What Is When We Speak?
When We Speak is Toynbee Hall’s youth activism project, aimed at inspiring and enabling young people in East London to bring change. As part of this programme we are directly supporting young people between the ages 15 to 25 to run their own change project by providing access to expertise, help to plan, personal coaching and resources to test your idea. The youth programme is open to all and encourages building networks across cultures and experiences. Our learning resources and clinics are open to all however, the project is intended to even the playing field for people experiencing systematic oppression so our financial support is targeted towards people with lived structural inequality. To find out how we could support you head over to Develop Your Idea
For more information on how we can support you or if you would like to join please contact: firstname.lastname@example.org
Toynbee Hall’s youth activism project is inspired by artist and activist Grada Kilomba‘s piece ‘Who Can Speak‘ from her book ‘Plantation Memories’ (with the author’s kind authorisation):
‘When they speak, it is scientific; when we speak it is unscientific; When they speak it’s universal; when we speak it’s specific; When they speak it is objective; when we speak it’s subjective; When they speak it’s neutral; when we speak it’s personal; When they speak it’s rational; when we speak it’s emotional, When they speak it’s impartial; when we speak it’s partial; They have facts, we have opinions; They have knowledge, we have experiences.’
When We Speak Launch
When We Speak launched in October 2019, the evening was honouring East London youth’s ongoing resistance, resilience and activism. Every member of staff at Toynbee Hall felt overwhelming appreciation to everyone who made the evening spectacular.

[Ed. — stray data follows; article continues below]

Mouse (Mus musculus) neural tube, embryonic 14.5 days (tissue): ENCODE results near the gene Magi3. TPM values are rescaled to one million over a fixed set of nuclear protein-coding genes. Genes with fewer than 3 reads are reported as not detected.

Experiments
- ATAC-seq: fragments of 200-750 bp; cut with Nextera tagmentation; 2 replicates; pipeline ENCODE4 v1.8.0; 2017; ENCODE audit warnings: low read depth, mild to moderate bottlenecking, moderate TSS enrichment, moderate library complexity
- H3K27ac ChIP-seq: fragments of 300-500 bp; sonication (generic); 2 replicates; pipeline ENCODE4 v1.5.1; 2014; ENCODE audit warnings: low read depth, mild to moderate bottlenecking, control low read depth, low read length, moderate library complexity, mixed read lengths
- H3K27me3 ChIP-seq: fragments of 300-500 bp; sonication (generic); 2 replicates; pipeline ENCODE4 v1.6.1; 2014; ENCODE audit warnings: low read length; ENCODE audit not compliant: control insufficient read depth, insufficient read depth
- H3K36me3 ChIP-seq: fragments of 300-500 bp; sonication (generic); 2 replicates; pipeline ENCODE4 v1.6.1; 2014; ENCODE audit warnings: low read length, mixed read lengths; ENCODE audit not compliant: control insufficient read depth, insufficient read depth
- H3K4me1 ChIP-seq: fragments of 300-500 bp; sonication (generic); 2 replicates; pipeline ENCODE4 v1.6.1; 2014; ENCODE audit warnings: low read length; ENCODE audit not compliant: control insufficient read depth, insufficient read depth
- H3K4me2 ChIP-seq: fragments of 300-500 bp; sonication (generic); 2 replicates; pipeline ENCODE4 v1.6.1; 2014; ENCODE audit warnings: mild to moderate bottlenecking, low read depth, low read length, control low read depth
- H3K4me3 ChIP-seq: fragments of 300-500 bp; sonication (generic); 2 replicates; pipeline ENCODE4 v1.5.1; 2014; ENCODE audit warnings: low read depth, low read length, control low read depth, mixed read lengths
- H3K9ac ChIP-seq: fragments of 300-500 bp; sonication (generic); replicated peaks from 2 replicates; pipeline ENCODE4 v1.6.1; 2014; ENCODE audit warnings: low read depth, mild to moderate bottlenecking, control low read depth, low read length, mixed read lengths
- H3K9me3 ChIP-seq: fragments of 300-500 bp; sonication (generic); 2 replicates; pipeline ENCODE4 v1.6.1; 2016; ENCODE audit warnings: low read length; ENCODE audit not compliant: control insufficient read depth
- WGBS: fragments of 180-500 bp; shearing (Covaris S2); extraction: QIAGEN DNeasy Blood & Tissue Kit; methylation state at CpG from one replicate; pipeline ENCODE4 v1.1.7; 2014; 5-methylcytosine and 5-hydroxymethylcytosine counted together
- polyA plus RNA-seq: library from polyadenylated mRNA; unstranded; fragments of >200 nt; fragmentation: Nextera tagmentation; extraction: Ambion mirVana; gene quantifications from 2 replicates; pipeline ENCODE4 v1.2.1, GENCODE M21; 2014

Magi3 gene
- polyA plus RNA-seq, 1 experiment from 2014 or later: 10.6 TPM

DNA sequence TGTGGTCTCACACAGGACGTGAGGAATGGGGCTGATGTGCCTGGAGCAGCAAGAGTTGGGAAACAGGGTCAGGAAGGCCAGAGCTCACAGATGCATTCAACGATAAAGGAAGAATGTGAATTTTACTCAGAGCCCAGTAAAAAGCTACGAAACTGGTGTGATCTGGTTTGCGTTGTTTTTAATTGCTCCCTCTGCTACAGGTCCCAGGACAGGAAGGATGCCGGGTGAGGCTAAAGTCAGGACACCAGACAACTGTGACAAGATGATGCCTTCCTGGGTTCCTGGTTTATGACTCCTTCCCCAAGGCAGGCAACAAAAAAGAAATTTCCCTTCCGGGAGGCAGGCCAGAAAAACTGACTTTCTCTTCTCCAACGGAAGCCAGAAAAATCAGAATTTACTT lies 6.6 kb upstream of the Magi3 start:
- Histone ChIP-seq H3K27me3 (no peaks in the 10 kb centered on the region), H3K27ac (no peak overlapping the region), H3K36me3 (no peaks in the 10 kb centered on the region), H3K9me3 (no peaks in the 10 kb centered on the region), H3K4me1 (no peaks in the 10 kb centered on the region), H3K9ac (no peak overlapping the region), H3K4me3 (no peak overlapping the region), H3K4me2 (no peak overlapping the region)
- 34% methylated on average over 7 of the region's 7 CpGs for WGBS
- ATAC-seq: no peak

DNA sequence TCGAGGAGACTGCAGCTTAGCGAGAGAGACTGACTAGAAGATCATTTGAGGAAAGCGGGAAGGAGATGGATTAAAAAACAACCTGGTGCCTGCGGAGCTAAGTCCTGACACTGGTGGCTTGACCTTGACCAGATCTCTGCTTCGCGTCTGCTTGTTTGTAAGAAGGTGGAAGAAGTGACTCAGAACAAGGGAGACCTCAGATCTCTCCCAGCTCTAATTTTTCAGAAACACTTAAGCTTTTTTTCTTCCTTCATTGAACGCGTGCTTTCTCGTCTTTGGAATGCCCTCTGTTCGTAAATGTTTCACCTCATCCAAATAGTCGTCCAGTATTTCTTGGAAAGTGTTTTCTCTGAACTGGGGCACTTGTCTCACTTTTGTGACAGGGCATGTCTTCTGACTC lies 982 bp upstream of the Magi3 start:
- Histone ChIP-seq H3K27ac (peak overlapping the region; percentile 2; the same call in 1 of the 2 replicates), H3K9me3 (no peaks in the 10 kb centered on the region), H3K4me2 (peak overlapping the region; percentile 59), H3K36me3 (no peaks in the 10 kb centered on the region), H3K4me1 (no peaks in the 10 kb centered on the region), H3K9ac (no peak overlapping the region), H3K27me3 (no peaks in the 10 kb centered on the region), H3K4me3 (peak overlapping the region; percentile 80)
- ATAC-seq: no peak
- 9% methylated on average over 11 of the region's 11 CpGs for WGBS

The night consisted of amazing performances from Nawi Collective, Voices that Shake, Promi Ferdousi and Farzana Khan for which we are extremely grateful.
Past Learning Seminars (Vol’s)
Vol.1 with Goldsmiths Anti-Racist Action
Amal Binder was the first guest speaker of When We Speak, from Goldsmiths Anti-Racist Action (GARA). Amal lit up the Wellbeing Centre with her inspirational activism. Talking about experiencing racism and islamophbia from a young age, Amal told the young people in the room ‘your existence is activism’. It was fantastic to hear the victories of GARA challenging institutional racism at Goldsmiths University and its manifestations at all levels of management, student life and teaching.
Vol. 2 with Change.org
When We Speak Vol.2 was a phenomenal success thanks to Change.org who expanded our skills and knowledge on online activism. Campaigns Director Pascal Frazer-Carroll and Campaigner Rima Amin shared their professional advice on campaigns and petitions with the young activists of East London. They encouraged out the box thinking and creative thought around campaigns when thinking about current issues in the news. Unsurprisingly there was no shortage of amazing ideas and it was a privilege to see these developed. Everyone left the workshop with boosted confidence because of Rima and Pascale’s tips and were honoured to learn from such experienced activists. When We Speak looks forward to continuing our work with Change.org’s Campaign Team.
Vol. 3 with London Campaign Against State and Police Violence & Y-STOP
Before the 2019 Christmas break When We Speak had an extremely powerful workshops on stop and search laws from Y-STOP and London Campaign Against State and Police Violence. Adam Elliott Cooper provided a workshop and Q&A on how to intervene peacefully while Amal and Jesse from Y-STOP distributed awareness merchandise and explained their app that allows recordings, complaints and guidance on stop and search. Attendance for the workshop was positively overwhelming, everyone stayed engaged and captured by the knowledge being provided by the great activists. Thank you to both the organisations that made the amazing event! The banner was created at Toynbee Hall as part of a residential volunteer’s project in October 2018 in support of the United Families and Friends Campaign (UFFC) march against death in custody.